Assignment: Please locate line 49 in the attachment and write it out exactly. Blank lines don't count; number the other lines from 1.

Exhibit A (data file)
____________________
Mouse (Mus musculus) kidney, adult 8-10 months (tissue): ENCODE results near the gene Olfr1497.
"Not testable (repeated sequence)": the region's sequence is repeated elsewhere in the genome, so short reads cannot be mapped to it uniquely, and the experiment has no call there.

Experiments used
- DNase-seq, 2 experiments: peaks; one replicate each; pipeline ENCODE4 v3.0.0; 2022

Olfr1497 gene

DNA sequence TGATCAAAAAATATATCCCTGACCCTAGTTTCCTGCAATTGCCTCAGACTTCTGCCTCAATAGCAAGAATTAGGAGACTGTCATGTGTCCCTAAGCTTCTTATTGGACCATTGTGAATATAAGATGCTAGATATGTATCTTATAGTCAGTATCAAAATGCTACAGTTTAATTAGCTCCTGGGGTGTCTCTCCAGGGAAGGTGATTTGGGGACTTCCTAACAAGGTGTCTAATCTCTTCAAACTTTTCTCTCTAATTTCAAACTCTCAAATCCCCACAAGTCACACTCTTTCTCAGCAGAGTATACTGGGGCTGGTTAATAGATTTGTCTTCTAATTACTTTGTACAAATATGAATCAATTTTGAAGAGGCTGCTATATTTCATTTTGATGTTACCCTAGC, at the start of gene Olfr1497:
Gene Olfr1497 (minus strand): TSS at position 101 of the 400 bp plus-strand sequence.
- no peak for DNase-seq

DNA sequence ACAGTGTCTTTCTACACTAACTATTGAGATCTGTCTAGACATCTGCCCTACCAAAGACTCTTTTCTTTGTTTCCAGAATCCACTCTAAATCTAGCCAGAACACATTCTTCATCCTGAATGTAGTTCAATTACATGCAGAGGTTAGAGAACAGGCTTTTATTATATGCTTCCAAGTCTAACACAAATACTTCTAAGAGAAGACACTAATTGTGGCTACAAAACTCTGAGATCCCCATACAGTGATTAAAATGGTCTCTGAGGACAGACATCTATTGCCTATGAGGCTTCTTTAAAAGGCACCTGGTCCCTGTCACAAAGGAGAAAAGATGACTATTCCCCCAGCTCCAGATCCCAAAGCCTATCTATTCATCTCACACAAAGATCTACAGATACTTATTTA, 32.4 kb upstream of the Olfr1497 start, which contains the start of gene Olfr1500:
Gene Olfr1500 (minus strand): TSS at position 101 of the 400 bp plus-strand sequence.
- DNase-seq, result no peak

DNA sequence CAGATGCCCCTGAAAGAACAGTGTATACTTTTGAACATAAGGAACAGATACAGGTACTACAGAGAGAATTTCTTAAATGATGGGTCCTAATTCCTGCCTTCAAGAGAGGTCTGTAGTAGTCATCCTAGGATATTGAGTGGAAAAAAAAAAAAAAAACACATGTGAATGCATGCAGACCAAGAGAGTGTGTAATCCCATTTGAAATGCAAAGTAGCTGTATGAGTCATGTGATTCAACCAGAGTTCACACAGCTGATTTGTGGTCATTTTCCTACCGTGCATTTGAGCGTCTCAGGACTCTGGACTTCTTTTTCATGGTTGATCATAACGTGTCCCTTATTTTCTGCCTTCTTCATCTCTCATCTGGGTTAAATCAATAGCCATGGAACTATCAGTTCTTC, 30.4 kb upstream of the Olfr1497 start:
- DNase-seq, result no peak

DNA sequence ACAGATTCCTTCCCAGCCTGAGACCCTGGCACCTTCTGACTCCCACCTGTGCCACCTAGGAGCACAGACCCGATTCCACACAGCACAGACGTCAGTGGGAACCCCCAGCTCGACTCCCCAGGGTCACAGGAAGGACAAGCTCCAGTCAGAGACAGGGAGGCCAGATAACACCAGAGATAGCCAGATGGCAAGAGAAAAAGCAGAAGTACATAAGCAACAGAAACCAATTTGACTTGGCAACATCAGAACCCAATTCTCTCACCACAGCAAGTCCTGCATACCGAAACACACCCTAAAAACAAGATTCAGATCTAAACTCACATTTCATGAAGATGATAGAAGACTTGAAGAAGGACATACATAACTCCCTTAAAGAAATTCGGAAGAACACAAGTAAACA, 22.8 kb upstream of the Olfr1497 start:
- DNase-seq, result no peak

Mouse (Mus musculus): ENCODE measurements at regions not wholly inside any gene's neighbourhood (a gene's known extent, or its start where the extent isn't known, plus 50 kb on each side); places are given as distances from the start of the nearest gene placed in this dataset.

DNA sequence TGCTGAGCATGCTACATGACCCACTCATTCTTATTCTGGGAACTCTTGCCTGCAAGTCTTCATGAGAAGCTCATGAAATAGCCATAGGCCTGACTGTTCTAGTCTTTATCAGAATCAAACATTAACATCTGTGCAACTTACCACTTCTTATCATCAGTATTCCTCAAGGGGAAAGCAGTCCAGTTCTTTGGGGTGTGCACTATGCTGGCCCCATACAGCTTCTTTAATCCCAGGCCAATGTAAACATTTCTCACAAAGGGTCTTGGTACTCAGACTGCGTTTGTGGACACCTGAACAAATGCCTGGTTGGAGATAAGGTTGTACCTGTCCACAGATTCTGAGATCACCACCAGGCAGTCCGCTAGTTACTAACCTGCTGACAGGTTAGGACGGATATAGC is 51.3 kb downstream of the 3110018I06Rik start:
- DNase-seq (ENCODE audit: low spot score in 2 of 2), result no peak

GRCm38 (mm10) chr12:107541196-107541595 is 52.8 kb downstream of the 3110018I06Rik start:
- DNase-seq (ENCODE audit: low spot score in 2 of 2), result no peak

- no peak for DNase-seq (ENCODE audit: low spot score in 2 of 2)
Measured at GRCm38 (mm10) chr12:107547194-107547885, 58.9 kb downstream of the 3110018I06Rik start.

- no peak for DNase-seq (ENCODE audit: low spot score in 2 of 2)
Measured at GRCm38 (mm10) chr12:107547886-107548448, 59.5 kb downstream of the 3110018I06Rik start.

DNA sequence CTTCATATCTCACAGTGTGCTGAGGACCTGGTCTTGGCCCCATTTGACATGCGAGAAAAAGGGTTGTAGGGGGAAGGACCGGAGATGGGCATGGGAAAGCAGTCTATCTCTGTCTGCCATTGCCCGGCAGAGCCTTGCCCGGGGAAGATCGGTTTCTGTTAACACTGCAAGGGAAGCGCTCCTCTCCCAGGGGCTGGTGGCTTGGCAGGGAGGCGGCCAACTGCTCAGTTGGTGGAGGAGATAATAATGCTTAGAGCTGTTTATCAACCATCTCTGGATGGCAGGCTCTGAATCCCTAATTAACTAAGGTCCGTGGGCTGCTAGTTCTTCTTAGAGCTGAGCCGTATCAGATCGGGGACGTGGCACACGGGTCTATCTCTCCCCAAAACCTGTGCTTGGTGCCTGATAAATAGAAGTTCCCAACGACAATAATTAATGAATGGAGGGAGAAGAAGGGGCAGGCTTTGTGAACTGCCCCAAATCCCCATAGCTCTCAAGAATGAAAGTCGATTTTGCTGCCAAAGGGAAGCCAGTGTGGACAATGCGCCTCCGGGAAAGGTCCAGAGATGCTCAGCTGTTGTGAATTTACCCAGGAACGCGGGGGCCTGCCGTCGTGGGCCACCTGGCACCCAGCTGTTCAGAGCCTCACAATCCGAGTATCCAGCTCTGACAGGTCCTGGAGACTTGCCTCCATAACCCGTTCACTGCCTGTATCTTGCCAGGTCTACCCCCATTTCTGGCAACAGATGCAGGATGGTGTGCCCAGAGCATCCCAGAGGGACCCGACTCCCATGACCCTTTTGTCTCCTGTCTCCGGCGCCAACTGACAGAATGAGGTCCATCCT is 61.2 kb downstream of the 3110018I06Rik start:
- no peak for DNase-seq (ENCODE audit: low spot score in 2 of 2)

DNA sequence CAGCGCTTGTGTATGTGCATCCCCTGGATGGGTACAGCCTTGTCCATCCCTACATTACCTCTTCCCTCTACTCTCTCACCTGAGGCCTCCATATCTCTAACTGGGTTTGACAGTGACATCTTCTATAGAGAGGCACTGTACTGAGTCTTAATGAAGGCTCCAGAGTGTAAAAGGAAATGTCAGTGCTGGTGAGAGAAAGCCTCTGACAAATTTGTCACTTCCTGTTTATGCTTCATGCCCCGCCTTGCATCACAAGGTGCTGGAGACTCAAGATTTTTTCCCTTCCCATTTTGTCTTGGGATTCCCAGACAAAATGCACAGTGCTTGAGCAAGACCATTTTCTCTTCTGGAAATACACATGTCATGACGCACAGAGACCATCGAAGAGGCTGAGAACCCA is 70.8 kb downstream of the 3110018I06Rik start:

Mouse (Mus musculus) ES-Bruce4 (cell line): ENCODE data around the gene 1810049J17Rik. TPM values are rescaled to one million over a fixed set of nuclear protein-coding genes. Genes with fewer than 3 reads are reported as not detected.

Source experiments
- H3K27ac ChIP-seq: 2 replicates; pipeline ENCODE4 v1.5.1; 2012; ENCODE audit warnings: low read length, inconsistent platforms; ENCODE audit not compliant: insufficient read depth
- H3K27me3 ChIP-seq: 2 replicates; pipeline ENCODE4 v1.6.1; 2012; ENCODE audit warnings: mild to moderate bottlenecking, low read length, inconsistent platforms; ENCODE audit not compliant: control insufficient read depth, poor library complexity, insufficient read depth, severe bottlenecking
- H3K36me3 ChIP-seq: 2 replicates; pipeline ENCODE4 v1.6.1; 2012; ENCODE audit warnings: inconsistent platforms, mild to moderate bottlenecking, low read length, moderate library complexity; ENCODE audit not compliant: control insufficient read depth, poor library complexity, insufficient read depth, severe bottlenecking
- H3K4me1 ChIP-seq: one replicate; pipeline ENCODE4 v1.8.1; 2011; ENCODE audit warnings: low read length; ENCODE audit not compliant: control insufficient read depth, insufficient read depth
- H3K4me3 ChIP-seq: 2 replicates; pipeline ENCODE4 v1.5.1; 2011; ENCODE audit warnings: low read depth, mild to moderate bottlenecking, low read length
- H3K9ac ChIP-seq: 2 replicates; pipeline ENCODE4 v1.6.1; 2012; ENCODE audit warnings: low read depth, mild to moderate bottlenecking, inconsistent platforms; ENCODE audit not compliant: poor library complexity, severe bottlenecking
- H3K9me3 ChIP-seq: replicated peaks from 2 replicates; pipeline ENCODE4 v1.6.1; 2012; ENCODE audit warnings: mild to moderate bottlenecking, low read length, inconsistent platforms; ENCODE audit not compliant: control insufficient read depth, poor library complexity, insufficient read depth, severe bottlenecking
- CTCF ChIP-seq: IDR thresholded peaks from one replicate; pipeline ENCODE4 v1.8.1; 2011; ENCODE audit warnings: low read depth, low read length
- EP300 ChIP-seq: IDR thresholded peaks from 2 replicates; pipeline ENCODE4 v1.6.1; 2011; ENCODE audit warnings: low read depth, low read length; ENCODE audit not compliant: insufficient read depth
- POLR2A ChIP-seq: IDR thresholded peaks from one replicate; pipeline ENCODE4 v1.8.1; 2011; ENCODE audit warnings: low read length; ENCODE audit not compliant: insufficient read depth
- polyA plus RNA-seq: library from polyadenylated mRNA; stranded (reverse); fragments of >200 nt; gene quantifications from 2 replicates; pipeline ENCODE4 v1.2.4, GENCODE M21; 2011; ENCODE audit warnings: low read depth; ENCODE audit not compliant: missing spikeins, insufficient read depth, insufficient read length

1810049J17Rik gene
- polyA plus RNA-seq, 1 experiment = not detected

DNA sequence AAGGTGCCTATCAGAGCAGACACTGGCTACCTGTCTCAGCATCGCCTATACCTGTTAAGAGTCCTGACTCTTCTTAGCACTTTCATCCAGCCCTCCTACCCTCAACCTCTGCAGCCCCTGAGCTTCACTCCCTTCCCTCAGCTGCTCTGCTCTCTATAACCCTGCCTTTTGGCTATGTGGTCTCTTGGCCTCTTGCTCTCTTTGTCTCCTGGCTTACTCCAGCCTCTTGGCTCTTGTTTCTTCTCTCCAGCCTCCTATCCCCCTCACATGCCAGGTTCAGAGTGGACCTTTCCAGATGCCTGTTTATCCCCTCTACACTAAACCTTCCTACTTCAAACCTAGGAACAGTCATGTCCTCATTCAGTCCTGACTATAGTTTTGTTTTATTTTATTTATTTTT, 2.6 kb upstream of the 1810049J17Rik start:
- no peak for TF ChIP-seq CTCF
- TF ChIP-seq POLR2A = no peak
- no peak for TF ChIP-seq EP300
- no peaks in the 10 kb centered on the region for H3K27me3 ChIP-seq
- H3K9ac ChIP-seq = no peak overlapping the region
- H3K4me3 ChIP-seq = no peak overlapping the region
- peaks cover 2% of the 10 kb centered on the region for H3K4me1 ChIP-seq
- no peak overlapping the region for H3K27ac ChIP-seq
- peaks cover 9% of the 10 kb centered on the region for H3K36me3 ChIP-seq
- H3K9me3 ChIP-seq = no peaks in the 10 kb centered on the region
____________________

- H3K4me3 ChIP-seq = no peak overlapping the region